Inspired by one of her Food Network heroines, my thirteen-year-old gourmet-in-training decided to whip up a quick Italian feast for her girlfriends one Saturday night. We agreed that while she will tell me when and how hot, I’ll be handling the stove.
Before I could say “mozzarella,” Hannah was smashing garlic cloves like a pro, with a flat blade and the heel of her hand. Into the stainless steel saucepan the garlic went, followed by a drizzle of extra virgin olive oil, chopped Italian parsley, diced heirloom tomatoes, sea salt, red chilies and a sprinkling of basil and oregano.
It was time for my cameo appearance at stove-side, following my daughter’s direction to turn on and adjust the flame. Hannah took it from there, stirring the ingredients assembled in the saucepan, until they blended into a sauce that filled the kitchen with its mouthwatering aroma.
Next, she rolled out mini dough balls—cut from readymade pizza dough, we purchase at Whole Foods or Trader Joe’s, and store in the fridge for just such occasions—and gave me the cue to preheat the oven at 350 degrees. Without missing a beat, Hannah slathered the dough discs with her well-seasoned tomato and olive oil sauce, topped them with shredded mozzarella cheese, and by carefully folding these mini-pizzas in half, transformed them into perfect, finger-food-size calzones. She sealed the deal by brushing a white egg wash on her little masterpieces, arranging them on a lightly olive-oiled, stainless steel baking sheet, and together, we popped them into the oven.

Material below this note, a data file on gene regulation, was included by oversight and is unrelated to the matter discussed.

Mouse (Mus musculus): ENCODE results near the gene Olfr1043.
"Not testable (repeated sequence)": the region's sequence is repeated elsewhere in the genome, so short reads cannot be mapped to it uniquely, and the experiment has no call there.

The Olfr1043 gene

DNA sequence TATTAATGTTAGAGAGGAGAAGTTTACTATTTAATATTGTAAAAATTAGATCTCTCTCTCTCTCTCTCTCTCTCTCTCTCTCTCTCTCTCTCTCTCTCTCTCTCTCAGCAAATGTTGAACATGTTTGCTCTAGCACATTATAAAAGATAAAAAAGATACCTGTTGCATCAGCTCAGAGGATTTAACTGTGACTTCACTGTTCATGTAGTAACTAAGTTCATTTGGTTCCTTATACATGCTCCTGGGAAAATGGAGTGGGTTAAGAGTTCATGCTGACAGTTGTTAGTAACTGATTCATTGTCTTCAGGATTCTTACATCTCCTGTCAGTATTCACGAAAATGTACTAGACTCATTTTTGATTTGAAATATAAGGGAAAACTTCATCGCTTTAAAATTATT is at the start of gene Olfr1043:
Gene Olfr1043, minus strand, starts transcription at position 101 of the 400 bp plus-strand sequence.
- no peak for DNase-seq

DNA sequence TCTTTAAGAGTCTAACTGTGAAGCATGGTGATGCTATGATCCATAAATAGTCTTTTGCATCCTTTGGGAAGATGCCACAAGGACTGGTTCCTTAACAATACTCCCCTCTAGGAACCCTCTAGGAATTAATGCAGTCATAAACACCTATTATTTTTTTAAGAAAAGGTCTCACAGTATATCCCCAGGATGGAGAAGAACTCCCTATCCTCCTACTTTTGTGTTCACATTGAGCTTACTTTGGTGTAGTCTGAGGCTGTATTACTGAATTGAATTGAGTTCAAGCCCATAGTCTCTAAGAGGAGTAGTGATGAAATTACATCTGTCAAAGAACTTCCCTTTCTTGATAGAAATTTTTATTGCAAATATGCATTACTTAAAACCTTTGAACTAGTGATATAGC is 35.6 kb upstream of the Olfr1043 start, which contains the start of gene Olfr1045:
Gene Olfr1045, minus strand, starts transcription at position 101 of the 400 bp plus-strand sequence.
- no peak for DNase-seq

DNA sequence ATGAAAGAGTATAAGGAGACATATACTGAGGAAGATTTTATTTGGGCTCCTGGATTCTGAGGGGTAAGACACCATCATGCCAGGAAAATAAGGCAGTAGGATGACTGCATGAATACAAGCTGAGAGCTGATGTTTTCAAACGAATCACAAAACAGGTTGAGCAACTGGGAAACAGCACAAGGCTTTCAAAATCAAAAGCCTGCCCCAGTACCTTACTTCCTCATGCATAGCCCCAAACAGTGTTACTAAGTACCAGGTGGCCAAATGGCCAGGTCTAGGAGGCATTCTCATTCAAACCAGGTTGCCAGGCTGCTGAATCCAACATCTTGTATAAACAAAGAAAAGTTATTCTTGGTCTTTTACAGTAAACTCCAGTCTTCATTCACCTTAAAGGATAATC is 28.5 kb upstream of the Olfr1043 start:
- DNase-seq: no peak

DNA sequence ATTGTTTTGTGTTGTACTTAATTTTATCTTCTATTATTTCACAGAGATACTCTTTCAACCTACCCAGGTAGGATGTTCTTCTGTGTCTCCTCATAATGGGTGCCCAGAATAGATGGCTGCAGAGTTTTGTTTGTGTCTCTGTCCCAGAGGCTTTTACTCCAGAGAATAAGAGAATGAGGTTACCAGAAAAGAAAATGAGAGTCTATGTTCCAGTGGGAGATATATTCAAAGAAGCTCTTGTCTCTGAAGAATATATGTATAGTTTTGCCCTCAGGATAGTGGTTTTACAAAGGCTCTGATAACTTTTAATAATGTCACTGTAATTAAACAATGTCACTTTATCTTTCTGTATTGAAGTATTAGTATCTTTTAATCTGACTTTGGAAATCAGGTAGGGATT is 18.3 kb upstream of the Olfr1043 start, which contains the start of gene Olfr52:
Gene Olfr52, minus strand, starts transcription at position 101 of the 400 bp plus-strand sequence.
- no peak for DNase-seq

While the calzones were baking, Hannah washed four long, firm romaine lettuce leaves, and filled them with chopped tomatoes, black olives, carrots, hard-boiled eggs, and broccoli. A sprinkling of olive oil and balsamic vinegar completed the hand-held salads, which the kids polished off in no time.
Ten minutes after enjoying their improvised antipasto, the girls were admiring the piping-hot calzones sitting all golden and puffy on their plates. A great believer in doing more than expected, Hannah had made each plate into a colorful still life, by adding sprigs of fresh parsley, halved cherry tomatoes, and slices of yellow pepper for garnish. Needless to say, her friends were impressed.
But wait! My Hannah-Banana was not done dazzling them (and me, too, I must admit). She quickly splashed a mixture of pomegranate and apple juices into tall glasses, added sparkling water and crushed ice, stuck in colorful “crazy straws,” and floated a few lemon and strawberry slices on top of this refreshing teen cocktail.
Just when the girls thought the feast was over, Hannah topped it all with scoops of pumpkin gelato, served on plates she decorated with artistic shapes made of drizzled organic chocolate sauce and fresh raspberries.
Here’s a thought: I’ll have Hannah cook dinner for us next Saturday night. (Well, I can hope…)